Tuesday, August 19, 2014

Caprock Canyon Photos

I still don't have much of anything to write about my weekend. I have lots of feelings and thoughts and emotions. Mostly they feel like things I want to keep to myself. But here are a few of the pictures I took. The area was beautiful. We saw the Milky Way at night. 

This was a rock we saw in the dry river bed of the canyon. I liked that it was shaped like an angel wing. Had I been able to pick it up and carry it home, I might have done so.

I don't know how many buffalo they had, but there were lots of them. I saw a bunch of them together but it was dark and I didn't get good photos. This guy was all alone getting a drink of water.

Scenes from the park. It was beautiful, I tell you.

I believe this one is called Cathedral Rock. 

This is one of my favorite photos from the trip. We were down in the river bed, looking up.

Sunflowers in the riverbed.

I know my presence has been sporadic around here. As always, I hope to be around more consistently.

Monday, August 11, 2014

Thin Places and Mountain Tops

(A sneaky beginning to a glorious story of a tribe of women, buffalo women, who finally met each other face to face after years of interacting online. Actually, this is just a teaser. . .)

These are pictures from one of my favorite "thin places," a small open-air chapel. I've posted pictures of the building before. It had been a very long time since I'd been here, and I needed the visit.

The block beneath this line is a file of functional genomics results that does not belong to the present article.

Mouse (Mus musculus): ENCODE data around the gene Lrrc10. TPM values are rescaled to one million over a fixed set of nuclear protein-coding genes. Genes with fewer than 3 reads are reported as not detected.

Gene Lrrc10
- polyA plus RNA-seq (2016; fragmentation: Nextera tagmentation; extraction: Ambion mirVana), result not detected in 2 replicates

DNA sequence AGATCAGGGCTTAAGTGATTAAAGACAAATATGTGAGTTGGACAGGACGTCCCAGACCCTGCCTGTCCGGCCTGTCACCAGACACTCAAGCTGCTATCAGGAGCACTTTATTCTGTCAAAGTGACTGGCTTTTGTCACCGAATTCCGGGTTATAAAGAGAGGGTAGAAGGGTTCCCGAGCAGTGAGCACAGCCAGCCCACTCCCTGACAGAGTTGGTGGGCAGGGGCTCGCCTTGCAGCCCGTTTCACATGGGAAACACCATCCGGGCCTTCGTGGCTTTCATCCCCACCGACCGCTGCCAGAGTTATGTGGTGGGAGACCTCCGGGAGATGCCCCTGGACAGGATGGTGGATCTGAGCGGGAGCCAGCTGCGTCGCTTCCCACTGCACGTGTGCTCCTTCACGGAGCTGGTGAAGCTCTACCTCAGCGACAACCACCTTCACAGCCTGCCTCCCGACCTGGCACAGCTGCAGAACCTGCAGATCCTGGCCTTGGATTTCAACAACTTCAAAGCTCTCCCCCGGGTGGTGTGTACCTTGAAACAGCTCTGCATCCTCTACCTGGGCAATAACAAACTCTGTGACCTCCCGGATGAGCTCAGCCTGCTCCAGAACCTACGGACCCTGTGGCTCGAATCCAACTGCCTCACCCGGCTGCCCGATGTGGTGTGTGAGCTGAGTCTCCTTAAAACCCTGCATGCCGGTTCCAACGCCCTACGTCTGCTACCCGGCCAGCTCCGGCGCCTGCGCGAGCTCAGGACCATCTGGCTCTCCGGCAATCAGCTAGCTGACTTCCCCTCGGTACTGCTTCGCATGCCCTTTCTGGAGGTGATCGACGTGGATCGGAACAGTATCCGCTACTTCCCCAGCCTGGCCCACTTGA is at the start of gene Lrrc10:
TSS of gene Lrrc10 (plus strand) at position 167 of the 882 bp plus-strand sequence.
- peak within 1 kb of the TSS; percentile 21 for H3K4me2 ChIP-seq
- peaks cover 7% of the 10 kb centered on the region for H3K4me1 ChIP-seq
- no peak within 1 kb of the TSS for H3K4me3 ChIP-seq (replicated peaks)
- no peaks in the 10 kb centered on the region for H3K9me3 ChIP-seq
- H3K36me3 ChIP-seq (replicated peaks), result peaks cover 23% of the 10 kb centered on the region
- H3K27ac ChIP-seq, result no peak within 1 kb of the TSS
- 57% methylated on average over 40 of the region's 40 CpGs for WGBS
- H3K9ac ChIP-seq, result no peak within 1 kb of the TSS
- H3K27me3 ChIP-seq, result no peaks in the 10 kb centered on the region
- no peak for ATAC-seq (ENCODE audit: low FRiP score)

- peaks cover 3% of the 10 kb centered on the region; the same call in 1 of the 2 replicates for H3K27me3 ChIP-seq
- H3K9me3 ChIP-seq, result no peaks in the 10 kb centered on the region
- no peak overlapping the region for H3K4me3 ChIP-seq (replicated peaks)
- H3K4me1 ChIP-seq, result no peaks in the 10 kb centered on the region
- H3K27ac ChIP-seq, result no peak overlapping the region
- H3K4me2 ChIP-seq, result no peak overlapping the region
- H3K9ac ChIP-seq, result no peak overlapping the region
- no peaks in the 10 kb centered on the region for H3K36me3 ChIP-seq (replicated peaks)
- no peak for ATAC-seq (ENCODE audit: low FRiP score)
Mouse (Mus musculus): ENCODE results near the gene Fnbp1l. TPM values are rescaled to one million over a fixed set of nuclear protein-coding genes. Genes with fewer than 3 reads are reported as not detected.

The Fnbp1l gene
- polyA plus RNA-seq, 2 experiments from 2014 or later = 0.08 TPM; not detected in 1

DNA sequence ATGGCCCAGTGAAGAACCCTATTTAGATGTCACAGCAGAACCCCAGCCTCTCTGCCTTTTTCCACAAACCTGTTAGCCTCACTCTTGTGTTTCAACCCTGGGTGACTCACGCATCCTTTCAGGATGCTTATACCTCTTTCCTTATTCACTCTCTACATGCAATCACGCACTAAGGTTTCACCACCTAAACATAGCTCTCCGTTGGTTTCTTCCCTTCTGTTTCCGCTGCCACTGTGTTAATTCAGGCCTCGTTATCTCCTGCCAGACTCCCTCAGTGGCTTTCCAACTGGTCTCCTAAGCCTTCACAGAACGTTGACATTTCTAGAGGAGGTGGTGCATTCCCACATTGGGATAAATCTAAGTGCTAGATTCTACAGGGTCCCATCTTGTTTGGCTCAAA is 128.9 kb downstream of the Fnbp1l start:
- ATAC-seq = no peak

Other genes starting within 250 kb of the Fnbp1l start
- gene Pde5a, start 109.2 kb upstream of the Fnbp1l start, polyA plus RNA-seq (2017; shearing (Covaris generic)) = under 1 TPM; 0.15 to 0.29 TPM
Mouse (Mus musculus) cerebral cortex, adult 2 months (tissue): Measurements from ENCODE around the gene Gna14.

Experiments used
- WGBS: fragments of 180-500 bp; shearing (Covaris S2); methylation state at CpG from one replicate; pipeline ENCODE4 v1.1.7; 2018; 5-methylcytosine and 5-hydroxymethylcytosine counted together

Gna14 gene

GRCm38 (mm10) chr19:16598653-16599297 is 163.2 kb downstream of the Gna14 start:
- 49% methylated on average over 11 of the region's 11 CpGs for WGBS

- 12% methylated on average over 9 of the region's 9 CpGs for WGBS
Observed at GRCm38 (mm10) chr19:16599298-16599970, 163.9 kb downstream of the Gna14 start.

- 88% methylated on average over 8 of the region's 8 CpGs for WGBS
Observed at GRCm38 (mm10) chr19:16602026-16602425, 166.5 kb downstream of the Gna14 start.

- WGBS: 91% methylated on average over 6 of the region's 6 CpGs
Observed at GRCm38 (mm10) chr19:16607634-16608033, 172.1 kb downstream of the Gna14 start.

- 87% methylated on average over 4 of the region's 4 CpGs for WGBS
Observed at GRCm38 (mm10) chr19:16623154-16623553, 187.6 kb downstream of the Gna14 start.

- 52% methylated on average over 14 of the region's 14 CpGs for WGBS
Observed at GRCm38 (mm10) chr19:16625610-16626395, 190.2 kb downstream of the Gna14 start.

I googled and found this article that did a decent job of writing about thin places. I've included some of my favorite parts below:

"I’m drawn to places that beguile and inspire, sedate and stir, places where, for a few blissful moments I loosen my death grip on life, and can breathe again. It turns out these destinations have a name: thin places. . .

Thin places relax us, yes, but they also transform us — or, more accurately, unmask us. In thin places, we become our more essential selves. . .
Yet, ultimately, an inherent contradiction trips up any spiritual walkabout: The divine supposedly transcends time and space, yet we seek it in very specific places and at very specific times. If God (however defined) is everywhere and “everywhen,” as the Australian aboriginals put it so wonderfully, then why are some places thin and others not? Why isn’t the whole world thin?
Maybe it is but we’re too thick to recognize it. Maybe thin places offer glimpses not of heaven but of earth as it really is, unencumbered. Unmasked." Eric Weiner
I can think of several places right now that qualify for me as thin places. Most of them are simple places: the Baptist camp where I spent weeks in the summer and later worked as a teen and an adult, the retreat center where I did my first silent retreat, often our place in the country qualifies, and sometimes, oddly enough, I feel it in a cemetery, mostly when I also have my camera. There are other places, come to think of it, where I experience the feel of being in a thin place, mostly when I have my camera. Like the author says, the thin places are where we become our more "essential selves."

Speaking of becoming my more essential self, let my say here that being with my tribe of women on that weekend in Caprock Canyon was both a "mountaintop" experience and a "thin place" experience. It feels, in some ways, disrespectful to write too much about the experience. I will say here, now, that I had high expectations for the visit, and it was way more than I ever could have expected. Using the word "glorious" would not be an exaggeration in describing it. I have pictures, and I have more to say, but I am still savoring the whole glorious experience.